Padnos/Sarosik Center for Civil Discourse select new endowed professor


Courtesy / GVNext

Melia Williams, Staff Writer

At Grand Valley State University, students are introduced to diversity and inclusion through courses and class discussions. However, Professor Greg Warsen plans to take that further in the next school year after becoming the fifth professor to be named the Padnos/Sarosik Endowed Professor for Civil Discourse. 

Every two years, a new recipient is chosen to teach a civil discourse class and lead the fall symposium. The symposium is an evening event lasting 90 minutes, with hors d’oeuvres provided in addition to a presentation and activities. The event’s planning will be in the hands of Professor Warsen. 

“The theme this year is political polarization, so it’ll focus primarily on what the politics look like in this country and how they are polarized or separated between the right and the left,” Warsen said. 

Warsen said this polarization has different impacts on different areas of society, especially in a traditional K-12 context. 

The IDS 350 Civil Discourse class will now be taught by Professor Warsen as part of the endowment.

“I think the course will give us a snapshot of what political division looks like in American society right now, and how that political division impacts different areas in American society,” Warsen said.

Once a public school superintendent, Warsen witnessed political polarization and its impact on the relationship between K-12 schools and communities firsthand. He now intends to narrow in on what happened to cause these shifts.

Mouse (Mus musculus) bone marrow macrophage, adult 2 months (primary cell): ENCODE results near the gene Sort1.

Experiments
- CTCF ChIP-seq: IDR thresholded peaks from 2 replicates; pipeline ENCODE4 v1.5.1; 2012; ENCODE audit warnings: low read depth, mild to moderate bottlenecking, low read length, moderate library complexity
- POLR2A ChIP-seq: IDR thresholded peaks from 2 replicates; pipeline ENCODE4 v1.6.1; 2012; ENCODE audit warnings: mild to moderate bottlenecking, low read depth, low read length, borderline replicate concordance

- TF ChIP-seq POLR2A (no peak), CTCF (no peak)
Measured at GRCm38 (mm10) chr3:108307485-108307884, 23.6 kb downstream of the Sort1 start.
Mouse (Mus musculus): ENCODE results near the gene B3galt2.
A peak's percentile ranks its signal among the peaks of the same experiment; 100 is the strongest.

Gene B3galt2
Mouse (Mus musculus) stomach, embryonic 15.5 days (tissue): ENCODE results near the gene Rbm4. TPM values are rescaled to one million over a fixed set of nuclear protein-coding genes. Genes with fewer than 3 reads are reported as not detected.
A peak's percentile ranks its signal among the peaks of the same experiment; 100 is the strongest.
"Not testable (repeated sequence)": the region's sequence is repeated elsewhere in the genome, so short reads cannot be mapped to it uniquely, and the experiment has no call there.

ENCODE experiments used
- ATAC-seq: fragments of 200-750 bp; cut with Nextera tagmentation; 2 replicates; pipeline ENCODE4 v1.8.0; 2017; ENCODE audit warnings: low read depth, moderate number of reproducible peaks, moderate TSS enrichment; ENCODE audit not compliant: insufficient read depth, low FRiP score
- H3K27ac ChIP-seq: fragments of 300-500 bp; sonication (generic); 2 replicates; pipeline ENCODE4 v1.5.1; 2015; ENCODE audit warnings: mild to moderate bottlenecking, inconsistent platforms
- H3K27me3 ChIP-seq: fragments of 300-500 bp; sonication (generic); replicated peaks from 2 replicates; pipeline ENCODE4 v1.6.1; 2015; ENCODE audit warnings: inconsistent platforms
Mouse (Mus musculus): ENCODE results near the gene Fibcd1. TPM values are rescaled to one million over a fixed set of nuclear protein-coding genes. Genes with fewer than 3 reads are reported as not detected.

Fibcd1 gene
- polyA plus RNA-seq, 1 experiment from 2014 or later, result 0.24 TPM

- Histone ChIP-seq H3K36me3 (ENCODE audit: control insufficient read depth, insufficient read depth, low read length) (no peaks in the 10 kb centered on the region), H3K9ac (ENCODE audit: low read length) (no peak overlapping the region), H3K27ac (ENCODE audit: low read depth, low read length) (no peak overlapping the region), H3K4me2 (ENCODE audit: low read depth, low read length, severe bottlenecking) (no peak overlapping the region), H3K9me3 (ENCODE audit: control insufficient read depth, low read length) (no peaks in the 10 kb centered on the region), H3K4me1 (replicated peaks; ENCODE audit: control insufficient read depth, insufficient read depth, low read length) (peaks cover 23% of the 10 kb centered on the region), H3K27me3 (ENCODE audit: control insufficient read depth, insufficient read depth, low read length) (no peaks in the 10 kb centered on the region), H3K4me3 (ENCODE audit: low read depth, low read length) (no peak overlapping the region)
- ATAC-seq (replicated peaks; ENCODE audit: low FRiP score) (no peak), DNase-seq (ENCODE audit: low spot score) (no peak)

Although it tends to be a very competitive process, the Advisory Board for Civil Discourse unanimously agreed that Warsen was the one for the role.

“(His application) really stood out for being a timely and pressing issue,” said Director for the Padnos/Sarosik Center for Civil Discourse Lisa Perhamus.

Warsen said his application stood out because of its “practical nature.”

“I had a specific idea for groups that I wanted to work with, namely superintendents and boards of education, to give them concrete skills about how to achieve a better civil discourse,” Warsen said.

As the GVSU community becomes increasingly diverse each year, it’s important that students and faculty have the opportunity to talk to others with different ideas than them.

“Every year that students take the course, what I hear is that it’s transformative – that in some way, it touches their lives,” Perhamus said.

Perhamus said she has noticed school board meetings becoming especially contentious, with members shouting and sometimes leaving. She said that Warsen will represent the Civil Discourse Center well with whatever he has planned.

Warsen intends to teach the class in a discussion-based format on the many aspects of polarization, such as how we got here, who benefits and what we do moving forward. He explained how the learning should be reciprocal from professors to students.

“I am very much looking forward to getting insights from 19, 20, 21 and 22-year-olds, and what their take is on what they see going on at the political level right now,” Warsen said. 

The civil discourse class will be open to registration in the fall of 2023.

“I’m just really excited about the opportunity to work with undergrads,” Warsen said. “Whoever signs up for the course, just know that the professor coming in is very excited that you’re walking in the door.”